ImmunoGen (NASDAQ:IMGN) jumped as much as 31% on Friday after announcing earnings results for its second fiscal quarter that ended at the end of the calendar year. The biotech made money this quarter, which might be what investors are excited about, but don't expect the company to necessarily stay in the black.

Most of the $48 million in revenue in the quarter came from licensing and milestone fees, which can be very lumpy. In the second quarter, the company recorded $41 million in the category, compared to just $6.2 million in the prior quarter.

ImmunoGen's antibody drug conjugate adds cytotoxic drugs to antibodies to target them to tumors. Source: ImmnoGen

The lumpiness is purely an accounting issue. When partners license ImmunoGen's antibody drug conjugate technology, ImmunoGen typically gets upfront cash as part of the deal, but then has to amortize the up-front fees until the companies designate which antibody they're going to use the license on. During the second quarter, Novartis and Eli Lilly took licenses on deals that were established in 2010 and 2011 respectively, causing the payments to go onto the profit/loss statement in the second quarter, despite having received the cash years ago.

Royalty revenue from Roche for sales of Kadcyla, which unlike the licensing fees is a check the company can actually deposit in the bank, contributed $4.6 million to revenue. While the royalties were almost double royalties received in the year-ago quarter, the money isn't even close to enough to cover the company's $27 million research and development costs during the quarter.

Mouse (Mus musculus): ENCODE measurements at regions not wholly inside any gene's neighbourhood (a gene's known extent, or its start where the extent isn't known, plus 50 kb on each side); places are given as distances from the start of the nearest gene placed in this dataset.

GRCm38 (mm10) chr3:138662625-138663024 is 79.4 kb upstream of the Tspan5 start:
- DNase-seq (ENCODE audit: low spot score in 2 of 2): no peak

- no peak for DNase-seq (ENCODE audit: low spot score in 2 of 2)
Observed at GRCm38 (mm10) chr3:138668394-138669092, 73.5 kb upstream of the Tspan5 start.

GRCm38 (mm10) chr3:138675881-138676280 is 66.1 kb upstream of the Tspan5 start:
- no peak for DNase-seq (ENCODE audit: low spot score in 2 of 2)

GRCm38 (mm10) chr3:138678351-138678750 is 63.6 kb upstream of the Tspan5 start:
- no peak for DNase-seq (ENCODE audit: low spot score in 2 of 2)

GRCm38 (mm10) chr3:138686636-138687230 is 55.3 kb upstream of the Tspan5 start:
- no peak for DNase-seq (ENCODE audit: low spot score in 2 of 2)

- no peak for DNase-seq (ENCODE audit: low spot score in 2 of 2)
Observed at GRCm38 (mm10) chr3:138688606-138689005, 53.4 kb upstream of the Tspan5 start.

In addition to all its partnered compounds, ImmunoGen has three drugs in phase 1 trials and expects to file an application to start clinical trials for a fourth drug in the second half of 2015. ImmunoGen plans to take its lead compound, IMGN853, into phase 2 trials in ovarian and/or endometrial cancer in the second half of the year as well, depending on the outcomes of an ongoing phase 1b trial.

U.S. sales of Kadcyla, where it's used as a second-line therapy in breast cancer, have been relatively flat because the new first-line therapy cocktail is keeping tumors knocked down longer. That's good news for patients, but delays when Roche gets the opportunity to treat the patients with Kadcyla.

For the second half of its fiscal year, ImmunoGen is looking for a net loss of $51 million to $56 million, but again the accounting number doesn't translate to actual cash. The company should burn through another $25 million or so in cash during the latter half of the fiscal year, which should leave the ImmunoGen with $75 million to $85 million in the bank.

While ImmunoGen has enough money to get into calendar year 2016 at the current spending rate, it'll need to raise more cash as its trials progress into later (i.e. larger and more expensive) clinical trials. Dave Johnson, ImmunoGen's chief financial officer, offered up a couple of possibilities, including doing a geographic based partnership where the biotech retains U.S. rights to the pipeline drug but gives up ex-U.S. rights in exchange for upfront fees and/or help paying for late-stage clinical trials. Other possibilities include selling its Kadcyla royalty or raising cash through a secondary offering, assuming the stock price appreciates as early stage data is revealed.

And of course ImmunoGen could also continue licensing its antibody-drug conjugate technology and collecting upfront fees, making for more lumpy revenue numbers.